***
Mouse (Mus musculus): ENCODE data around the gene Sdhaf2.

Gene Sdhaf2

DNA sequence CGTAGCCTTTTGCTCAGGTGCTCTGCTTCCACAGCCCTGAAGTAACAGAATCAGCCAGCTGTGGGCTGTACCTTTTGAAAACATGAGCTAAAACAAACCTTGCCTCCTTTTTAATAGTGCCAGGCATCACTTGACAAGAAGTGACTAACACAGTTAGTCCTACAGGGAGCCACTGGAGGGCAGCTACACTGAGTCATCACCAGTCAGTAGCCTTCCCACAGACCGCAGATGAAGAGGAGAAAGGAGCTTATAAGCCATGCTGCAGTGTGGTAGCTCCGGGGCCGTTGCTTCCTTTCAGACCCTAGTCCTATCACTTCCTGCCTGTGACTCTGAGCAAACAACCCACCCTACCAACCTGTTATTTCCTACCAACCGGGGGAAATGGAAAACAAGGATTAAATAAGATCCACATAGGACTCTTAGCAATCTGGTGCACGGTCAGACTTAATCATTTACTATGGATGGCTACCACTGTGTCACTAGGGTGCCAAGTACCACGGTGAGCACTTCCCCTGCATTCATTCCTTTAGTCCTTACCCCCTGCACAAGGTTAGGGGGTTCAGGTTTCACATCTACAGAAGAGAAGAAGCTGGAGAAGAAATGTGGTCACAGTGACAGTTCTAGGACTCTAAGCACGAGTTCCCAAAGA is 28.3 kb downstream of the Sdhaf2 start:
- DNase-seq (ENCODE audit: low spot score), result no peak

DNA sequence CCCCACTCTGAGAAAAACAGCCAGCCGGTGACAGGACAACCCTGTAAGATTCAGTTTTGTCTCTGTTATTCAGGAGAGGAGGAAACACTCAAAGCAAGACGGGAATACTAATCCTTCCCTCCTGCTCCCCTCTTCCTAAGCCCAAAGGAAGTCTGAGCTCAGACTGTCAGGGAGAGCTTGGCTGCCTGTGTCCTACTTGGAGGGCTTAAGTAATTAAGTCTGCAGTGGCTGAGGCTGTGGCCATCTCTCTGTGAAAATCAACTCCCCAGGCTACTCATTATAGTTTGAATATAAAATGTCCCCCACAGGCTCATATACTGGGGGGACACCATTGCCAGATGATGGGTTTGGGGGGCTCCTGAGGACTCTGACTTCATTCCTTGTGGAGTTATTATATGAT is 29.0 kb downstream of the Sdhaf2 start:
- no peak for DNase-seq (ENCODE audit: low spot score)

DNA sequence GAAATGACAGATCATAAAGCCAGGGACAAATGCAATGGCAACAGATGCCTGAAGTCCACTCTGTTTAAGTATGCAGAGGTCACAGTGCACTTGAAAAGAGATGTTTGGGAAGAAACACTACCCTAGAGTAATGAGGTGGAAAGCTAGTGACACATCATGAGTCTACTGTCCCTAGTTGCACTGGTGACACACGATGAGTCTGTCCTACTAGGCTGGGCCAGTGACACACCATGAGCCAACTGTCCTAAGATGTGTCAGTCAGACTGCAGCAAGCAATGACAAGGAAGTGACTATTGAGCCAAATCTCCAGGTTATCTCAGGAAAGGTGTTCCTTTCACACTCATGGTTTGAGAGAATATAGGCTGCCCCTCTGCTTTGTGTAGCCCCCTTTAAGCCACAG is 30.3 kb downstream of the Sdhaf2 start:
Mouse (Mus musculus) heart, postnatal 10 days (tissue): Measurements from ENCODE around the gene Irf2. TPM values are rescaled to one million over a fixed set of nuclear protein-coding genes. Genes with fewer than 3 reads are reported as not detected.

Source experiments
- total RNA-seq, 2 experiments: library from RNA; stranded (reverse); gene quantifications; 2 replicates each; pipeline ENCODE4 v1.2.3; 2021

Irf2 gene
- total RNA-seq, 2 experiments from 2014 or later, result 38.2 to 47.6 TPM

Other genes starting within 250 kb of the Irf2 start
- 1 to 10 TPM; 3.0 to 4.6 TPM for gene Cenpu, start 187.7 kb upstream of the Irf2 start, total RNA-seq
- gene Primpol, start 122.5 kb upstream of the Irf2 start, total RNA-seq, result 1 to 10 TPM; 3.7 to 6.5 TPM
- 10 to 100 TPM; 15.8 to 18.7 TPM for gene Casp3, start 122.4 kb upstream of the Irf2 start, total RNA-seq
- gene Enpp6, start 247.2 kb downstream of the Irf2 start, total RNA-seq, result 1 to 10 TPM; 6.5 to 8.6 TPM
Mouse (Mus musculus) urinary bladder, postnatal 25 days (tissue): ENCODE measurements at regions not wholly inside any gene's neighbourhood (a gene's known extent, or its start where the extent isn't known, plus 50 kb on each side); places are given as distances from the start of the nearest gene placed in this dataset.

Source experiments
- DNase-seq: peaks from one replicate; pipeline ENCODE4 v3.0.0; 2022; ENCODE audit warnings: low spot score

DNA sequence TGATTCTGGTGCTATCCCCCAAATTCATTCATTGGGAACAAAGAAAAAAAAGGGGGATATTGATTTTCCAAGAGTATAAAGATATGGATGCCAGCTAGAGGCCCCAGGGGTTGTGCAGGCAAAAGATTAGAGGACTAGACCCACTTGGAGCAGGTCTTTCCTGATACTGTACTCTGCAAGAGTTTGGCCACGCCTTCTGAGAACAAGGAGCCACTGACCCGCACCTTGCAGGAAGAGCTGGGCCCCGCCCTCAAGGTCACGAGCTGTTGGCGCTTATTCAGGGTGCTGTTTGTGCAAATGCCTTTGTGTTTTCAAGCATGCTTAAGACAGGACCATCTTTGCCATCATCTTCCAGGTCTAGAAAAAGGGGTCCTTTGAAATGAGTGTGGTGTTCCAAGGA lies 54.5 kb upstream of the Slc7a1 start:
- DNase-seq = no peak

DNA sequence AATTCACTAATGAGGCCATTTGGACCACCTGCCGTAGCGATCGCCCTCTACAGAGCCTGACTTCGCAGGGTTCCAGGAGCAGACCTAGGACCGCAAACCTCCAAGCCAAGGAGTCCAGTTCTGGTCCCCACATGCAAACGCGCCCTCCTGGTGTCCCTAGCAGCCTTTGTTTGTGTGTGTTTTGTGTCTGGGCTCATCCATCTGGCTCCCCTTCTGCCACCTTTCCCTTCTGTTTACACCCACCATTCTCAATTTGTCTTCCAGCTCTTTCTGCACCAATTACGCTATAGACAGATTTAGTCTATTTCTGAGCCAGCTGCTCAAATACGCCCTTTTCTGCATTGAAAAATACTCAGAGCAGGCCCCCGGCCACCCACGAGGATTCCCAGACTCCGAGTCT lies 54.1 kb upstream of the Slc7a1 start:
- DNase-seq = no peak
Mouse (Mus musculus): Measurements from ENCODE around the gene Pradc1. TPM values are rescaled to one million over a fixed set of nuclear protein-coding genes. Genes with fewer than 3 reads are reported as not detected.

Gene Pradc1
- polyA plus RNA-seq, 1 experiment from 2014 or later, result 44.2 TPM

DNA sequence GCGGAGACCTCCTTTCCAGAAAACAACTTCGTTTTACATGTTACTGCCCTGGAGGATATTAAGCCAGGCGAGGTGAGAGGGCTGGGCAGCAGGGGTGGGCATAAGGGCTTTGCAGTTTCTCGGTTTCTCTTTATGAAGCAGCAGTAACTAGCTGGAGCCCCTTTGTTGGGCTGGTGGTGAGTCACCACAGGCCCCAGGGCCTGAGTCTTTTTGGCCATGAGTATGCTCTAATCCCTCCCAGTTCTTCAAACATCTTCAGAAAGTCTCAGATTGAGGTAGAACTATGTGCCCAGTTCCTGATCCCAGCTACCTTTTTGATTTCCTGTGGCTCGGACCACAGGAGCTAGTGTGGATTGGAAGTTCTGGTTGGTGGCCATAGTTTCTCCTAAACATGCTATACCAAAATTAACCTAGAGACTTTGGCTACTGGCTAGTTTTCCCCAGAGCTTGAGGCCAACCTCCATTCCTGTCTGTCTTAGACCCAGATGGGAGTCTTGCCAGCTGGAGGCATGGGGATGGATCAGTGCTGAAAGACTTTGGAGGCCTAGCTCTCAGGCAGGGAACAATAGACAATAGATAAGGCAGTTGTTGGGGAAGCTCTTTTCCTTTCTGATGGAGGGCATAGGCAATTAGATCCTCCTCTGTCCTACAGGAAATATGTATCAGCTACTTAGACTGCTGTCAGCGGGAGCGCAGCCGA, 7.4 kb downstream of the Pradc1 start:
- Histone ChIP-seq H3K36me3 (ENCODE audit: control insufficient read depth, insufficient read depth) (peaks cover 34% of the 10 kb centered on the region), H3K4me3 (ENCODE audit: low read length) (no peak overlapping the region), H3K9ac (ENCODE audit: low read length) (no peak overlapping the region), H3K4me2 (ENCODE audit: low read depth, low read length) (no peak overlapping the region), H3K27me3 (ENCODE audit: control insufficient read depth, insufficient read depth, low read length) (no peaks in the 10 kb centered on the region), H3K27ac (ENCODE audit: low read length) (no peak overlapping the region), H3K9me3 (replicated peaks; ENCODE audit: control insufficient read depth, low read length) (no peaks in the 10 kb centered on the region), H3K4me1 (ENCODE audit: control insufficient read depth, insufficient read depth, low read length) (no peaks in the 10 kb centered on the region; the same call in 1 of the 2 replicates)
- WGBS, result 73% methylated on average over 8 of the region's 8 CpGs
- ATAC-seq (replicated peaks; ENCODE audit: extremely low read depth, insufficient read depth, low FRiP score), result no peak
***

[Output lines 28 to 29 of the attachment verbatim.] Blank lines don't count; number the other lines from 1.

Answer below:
DNA sequence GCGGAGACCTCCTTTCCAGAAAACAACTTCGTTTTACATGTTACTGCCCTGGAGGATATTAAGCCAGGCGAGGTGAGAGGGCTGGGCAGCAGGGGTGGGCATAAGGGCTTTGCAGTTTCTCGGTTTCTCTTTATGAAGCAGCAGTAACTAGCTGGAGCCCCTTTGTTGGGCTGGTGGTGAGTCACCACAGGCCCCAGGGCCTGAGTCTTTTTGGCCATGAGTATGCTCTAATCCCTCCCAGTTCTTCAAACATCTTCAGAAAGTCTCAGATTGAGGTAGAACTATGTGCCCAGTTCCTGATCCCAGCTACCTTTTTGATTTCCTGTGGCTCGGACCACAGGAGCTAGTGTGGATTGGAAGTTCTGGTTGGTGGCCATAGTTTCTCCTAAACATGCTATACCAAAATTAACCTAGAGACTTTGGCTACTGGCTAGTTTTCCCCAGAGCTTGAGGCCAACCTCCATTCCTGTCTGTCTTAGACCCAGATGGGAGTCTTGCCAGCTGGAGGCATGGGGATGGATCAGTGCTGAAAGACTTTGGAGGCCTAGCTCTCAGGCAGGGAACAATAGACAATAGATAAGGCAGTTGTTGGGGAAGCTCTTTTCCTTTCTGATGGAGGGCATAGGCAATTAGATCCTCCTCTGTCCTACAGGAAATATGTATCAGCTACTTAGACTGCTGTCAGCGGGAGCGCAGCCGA, 7.4 kb downstream of the Pradc1 start:
- Histone ChIP-seq H3K36me3 (ENCODE audit: control insufficient read depth, insufficient read depth) (peaks cover 34% of the 10 kb centered on the region), H3K4me3 (ENCODE audit: low read length) (no peak overlapping the region), H3K9ac (ENCODE audit: low read length) (no peak overlapping the region), H3K4me2 (ENCODE audit: low read depth, low read length) (no peak overlapping the region), H3K27me3 (ENCODE audit: control insufficient read depth, insufficient read depth, low read length) (no peaks in the 10 kb centered on the region), H3K27ac (ENCODE audit: low read length) (no peak overlapping the region), H3K9me3 (replicated peaks; ENCODE audit: control insufficient read depth, low read length) (no peaks in the 10 kb centered on the region), H3K4me1 (ENCODE audit: control insufficient read depth, insufficient read depth, low read length) (no peaks in the 10 kb centered on the region; the same call in 1 of the 2 replicates)